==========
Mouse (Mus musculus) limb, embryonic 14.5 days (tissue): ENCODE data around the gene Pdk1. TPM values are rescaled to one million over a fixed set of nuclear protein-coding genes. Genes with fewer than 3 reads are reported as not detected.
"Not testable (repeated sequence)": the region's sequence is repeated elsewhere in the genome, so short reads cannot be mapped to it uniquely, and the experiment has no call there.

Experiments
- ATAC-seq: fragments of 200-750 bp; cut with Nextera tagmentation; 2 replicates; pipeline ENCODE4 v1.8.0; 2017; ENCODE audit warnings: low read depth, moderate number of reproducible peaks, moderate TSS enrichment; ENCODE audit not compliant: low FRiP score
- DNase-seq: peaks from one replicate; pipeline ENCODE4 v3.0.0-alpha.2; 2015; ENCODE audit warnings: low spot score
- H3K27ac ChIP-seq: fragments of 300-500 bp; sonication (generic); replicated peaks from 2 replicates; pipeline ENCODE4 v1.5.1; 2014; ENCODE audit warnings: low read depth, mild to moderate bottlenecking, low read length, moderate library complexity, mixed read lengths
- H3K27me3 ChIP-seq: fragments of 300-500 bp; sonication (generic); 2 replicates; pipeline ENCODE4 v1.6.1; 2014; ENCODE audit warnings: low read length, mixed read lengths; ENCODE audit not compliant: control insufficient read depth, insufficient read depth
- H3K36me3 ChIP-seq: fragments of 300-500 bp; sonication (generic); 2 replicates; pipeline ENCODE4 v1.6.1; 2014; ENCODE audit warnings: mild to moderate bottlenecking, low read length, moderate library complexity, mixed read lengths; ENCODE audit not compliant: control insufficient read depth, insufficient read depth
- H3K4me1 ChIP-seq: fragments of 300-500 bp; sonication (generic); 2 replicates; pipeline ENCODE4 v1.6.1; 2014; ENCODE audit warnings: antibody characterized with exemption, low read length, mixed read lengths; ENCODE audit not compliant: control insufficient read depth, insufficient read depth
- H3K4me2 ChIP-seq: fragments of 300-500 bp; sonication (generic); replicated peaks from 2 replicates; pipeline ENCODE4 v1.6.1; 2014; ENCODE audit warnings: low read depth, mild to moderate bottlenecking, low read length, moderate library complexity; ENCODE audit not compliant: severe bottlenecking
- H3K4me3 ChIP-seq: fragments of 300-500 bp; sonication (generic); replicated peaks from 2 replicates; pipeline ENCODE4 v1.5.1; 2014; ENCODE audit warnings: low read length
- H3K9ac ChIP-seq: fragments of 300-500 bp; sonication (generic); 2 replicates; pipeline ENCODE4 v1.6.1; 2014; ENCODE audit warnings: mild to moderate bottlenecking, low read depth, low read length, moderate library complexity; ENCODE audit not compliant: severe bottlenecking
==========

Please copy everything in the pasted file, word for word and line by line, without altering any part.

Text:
Mouse (Mus musculus) limb, embryonic 14.5 days (tissue): ENCODE data around the gene Pdk1. TPM values are rescaled to one million over a fixed set of nuclear protein-coding genes. Genes with fewer than 3 reads are reported as not detected.
"Not testable (repeated sequence)": the region's sequence is repeated elsewhere in the genome, so short reads cannot be mapped to it uniquely, and the experiment has no call there.

Experiments
- ATAC-seq: fragments of 200-750 bp; cut with Nextera tagmentation; 2 replicates; pipeline ENCODE4 v1.8.0; 2017; ENCODE audit warnings: low read depth, moderate number of reproducible peaks, moderate TSS enrichment; ENCODE audit not compliant: low FRiP score
- DNase-seq: peaks from one replicate; pipeline ENCODE4 v3.0.0-alpha.2; 2015; ENCODE audit warnings: low spot score
- H3K27ac ChIP-seq: fragments of 300-500 bp; sonication (generic); replicated peaks from 2 replicates; pipeline ENCODE4 v1.5.1; 2014; ENCODE audit warnings: low read depth, mild to moderate bottlenecking, low read length, moderate library complexity, mixed read lengths
- H3K27me3 ChIP-seq: fragments of 300-500 bp; sonication (generic); 2 replicates; pipeline ENCODE4 v1.6.1; 2014; ENCODE audit warnings: low read length, mixed read lengths; ENCODE audit not compliant: control insufficient read depth, insufficient read depth
- H3K36me3 ChIP-seq: fragments of 300-500 bp; sonication (generic); 2 replicates; pipeline ENCODE4 v1.6.1; 2014; ENCODE audit warnings: mild to moderate bottlenecking, low read length, moderate library complexity, mixed read lengths; ENCODE audit not compliant: control insufficient read depth, insufficient read depth
- H3K4me1 ChIP-seq: fragments of 300-500 bp; sonication (generic); 2 replicates; pipeline ENCODE4 v1.6.1; 2014; ENCODE audit warnings: antibody characterized with exemption, low read length, mixed read lengths; ENCODE audit not compliant: control insufficient read depth, insufficient read depth
- H3K4me2 ChIP-seq: fragments of 300-500 bp; sonication (generic); replicated peaks from 2 replicates; pipeline ENCODE4 v1.6.1; 2014; ENCODE audit warnings: low read depth, mild to moderate bottlenecking, low read length, moderate library complexity; ENCODE audit not compliant: severe bottlenecking
- H3K4me3 ChIP-seq: fragments of 300-500 bp; sonication (generic); replicated peaks from 2 replicates; pipeline ENCODE4 v1.5.1; 2014; ENCODE audit warnings: low read length
- H3K9ac ChIP-seq: fragments of 300-500 bp; sonication (generic); 2 replicates; pipeline ENCODE4 v1.6.1; 2014; ENCODE audit warnings: mild to moderate bottlenecking, low read depth, low read length, moderate library complexity; ENCODE audit not compliant: severe bottlenecking